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In R, I will sometimes have a long for loop or lapply that I want to know the ongoing progress of.

Something like the following is in the spirit of what I want but doesn't work:

lapply(1:n,function(i) { print(i); MAIN COMPUTATIONS })

Ideally the above would print i at the beginning of each new iteration of the lapply.

QUESTION: How do I get ongoing progress updates of how many iterations my lapply or for loop has done?

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Are you using RGui on Windows? –  Dason Dec 12 '12 at 3:19
    
In what way is it not working? –  David Robinson Dec 12 '12 at 3:20
1  
Yeah you're using RGui. The output is buffered. I don't use Windows but there should be an option in one of the dropdown menus to tell it to not buffer the output. This will slow down your code a little bit though. –  Dason Dec 12 '12 at 3:25
3  
I would definitely recommend that you look into the plyr package, especially llply(...,.progress="text") ... –  Ben Bolker Dec 12 '12 at 3:28
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@Jase - You might want to check out RStudio for a nicer interface to R. –  Dason Dec 12 '12 at 3:57

3 Answers 3

up vote 6 down vote accepted

It sounds like you're using RGui on Windows. There should be an option in one of the menus to tell it to not buffer the output. Alternatively you could call flush.console after every time you print.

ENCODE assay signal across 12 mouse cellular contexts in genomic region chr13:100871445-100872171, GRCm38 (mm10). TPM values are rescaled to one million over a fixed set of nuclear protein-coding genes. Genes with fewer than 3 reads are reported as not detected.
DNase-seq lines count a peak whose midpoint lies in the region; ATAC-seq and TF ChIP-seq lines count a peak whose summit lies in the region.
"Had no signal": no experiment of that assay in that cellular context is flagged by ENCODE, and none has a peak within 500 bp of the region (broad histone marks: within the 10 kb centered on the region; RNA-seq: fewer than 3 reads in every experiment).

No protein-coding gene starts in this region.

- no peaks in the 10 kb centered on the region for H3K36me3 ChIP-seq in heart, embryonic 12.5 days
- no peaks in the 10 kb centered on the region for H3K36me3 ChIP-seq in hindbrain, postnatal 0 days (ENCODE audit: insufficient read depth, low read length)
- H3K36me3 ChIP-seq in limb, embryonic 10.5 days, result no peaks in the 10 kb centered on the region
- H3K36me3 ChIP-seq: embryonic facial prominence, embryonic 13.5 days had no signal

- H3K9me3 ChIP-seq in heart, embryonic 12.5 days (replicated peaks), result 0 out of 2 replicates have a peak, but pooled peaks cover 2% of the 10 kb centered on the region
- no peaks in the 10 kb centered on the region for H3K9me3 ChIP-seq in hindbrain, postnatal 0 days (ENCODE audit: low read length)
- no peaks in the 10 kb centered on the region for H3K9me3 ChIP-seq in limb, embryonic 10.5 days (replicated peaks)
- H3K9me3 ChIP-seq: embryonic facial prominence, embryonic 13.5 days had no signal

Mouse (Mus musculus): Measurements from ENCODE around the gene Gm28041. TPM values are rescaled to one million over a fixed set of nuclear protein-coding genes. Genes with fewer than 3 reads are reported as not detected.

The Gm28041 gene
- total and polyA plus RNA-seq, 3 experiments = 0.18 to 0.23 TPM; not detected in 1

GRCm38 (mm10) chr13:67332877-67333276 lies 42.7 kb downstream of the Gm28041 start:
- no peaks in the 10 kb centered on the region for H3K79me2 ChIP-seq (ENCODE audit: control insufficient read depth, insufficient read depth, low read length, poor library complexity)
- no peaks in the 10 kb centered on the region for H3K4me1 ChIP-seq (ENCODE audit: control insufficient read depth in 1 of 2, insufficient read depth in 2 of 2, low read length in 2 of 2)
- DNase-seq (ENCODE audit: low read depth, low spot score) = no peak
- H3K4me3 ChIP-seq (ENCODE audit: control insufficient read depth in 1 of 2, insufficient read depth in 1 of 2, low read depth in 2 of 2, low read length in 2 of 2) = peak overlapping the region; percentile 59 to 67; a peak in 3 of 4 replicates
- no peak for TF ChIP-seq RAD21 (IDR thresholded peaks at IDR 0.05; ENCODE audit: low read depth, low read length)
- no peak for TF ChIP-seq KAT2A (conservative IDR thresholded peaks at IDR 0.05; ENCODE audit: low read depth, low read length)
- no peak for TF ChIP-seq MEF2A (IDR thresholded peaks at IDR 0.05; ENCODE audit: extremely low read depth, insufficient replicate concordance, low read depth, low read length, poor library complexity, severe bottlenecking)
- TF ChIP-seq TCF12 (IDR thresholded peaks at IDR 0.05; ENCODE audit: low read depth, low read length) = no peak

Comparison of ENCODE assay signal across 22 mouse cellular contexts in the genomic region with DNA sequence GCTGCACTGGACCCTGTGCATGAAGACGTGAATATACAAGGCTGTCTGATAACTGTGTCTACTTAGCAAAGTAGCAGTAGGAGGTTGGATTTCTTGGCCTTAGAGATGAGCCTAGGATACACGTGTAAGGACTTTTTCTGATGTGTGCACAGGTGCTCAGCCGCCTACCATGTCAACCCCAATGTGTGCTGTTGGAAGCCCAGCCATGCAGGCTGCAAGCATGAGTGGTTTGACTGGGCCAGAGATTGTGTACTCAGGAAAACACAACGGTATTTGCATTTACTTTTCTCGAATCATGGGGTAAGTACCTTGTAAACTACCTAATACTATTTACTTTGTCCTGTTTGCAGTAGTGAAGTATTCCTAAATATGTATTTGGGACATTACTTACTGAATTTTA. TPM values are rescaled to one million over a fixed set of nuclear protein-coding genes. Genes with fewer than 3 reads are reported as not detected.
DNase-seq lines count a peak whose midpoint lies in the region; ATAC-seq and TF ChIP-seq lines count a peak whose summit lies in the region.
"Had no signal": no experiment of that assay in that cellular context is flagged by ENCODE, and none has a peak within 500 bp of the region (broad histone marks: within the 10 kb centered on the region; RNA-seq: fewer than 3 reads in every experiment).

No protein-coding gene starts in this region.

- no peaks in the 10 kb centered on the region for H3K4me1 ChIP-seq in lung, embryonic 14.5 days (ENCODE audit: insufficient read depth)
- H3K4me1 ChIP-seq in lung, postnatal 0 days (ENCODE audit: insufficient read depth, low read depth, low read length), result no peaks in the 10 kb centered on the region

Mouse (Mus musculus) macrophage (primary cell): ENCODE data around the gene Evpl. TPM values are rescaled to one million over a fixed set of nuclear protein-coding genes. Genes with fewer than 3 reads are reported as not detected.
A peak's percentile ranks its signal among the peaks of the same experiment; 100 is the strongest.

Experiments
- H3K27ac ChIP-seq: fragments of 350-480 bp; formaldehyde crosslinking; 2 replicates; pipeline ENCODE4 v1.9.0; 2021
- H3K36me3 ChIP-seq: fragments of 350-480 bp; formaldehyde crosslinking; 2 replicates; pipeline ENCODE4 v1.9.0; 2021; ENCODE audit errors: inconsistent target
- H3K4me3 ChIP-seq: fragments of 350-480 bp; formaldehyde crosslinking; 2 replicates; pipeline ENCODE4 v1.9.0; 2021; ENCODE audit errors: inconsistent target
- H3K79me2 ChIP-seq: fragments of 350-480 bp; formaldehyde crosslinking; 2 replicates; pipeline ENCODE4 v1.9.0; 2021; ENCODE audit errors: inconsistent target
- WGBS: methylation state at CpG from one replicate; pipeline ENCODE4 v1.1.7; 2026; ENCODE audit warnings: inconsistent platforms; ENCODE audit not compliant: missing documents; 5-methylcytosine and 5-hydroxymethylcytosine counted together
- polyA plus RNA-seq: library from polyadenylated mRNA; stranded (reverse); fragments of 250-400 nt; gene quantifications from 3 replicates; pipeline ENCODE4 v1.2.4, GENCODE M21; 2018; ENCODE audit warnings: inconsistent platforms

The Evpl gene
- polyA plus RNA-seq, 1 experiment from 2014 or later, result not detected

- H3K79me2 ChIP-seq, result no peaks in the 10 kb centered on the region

lapply(1:1000, function(i){print(i); flush.console()})

Note that this will slow down the code a little bit.

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Another way would be to just click on the screen whenever I want an update (without including flush.console()). –  Jase Dec 12 '12 at 4:17

A solution using plyr

 l_ply(1:10,function(x) x+1,.progress='text')

or you can define your progress using progress_text

 l_ply(1:10000,function(x) x+1,.progress= progress_text(char = '*'))
|*********************************************************************| 100%

or with option print , to get the result of each iteration

     l_ply(1:4,function(x) x+1,.progress= progress_text(char = '+'),.print=TRUE)
  |                                 |   0%[1] 2
  |++++++                           |  25%[1] 3
  |+++++++++++++++                  |  50%[1] 4
  |++++++++++++++++++++++           |  75%[1] 5
  |++++++++++++++++++++++++++++++++ |  100%[1]
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Wow nice solution –  Jase Dec 12 '12 at 3:36
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@Jase You need to thank Hadley. And don't forget parallel option. –  agstudy Dec 12 '12 at 3:39

You might also want to look at the functions like winProgressBar, tkProgressBar, or txtProgressBar. The windows and tk versions are nice in that they can show you your progress, but don't clutter your output.

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